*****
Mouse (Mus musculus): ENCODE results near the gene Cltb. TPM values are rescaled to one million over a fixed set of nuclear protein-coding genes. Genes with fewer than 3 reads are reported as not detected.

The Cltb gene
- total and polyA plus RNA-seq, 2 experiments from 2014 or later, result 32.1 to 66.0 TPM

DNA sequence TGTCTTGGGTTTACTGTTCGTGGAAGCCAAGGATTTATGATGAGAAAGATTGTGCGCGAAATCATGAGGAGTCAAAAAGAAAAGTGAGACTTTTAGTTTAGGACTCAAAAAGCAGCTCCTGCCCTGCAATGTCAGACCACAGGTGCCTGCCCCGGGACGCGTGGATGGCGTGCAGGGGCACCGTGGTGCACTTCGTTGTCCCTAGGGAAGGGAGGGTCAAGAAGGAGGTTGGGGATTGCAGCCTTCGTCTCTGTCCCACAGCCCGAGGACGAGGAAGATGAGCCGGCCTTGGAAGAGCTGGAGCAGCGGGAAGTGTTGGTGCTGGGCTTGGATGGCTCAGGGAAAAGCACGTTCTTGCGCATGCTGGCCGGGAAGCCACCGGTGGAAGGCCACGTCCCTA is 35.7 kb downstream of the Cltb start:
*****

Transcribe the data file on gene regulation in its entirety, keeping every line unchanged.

Mouse (Mus musculus): ENCODE results near the gene Cltb. TPM values are rescaled to one million over a fixed set of nuclear protein-coding genes. Genes with fewer than 3 reads are reported as not detected.

The Cltb gene
- total and polyA plus RNA-seq, 2 experiments from 2014 or later, result 32.1 to 66.0 TPM

DNA sequence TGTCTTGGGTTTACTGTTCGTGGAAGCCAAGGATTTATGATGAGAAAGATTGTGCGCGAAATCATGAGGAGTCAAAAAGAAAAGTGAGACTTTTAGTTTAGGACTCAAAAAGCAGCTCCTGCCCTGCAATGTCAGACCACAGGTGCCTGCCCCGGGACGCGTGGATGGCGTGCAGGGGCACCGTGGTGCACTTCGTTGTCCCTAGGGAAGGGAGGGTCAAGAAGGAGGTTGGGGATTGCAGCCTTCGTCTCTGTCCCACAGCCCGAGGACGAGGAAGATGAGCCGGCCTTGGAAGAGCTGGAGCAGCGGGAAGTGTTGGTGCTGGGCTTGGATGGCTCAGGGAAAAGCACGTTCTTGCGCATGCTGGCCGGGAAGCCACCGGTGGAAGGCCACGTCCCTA is 35.7 kb downstream of the Cltb start: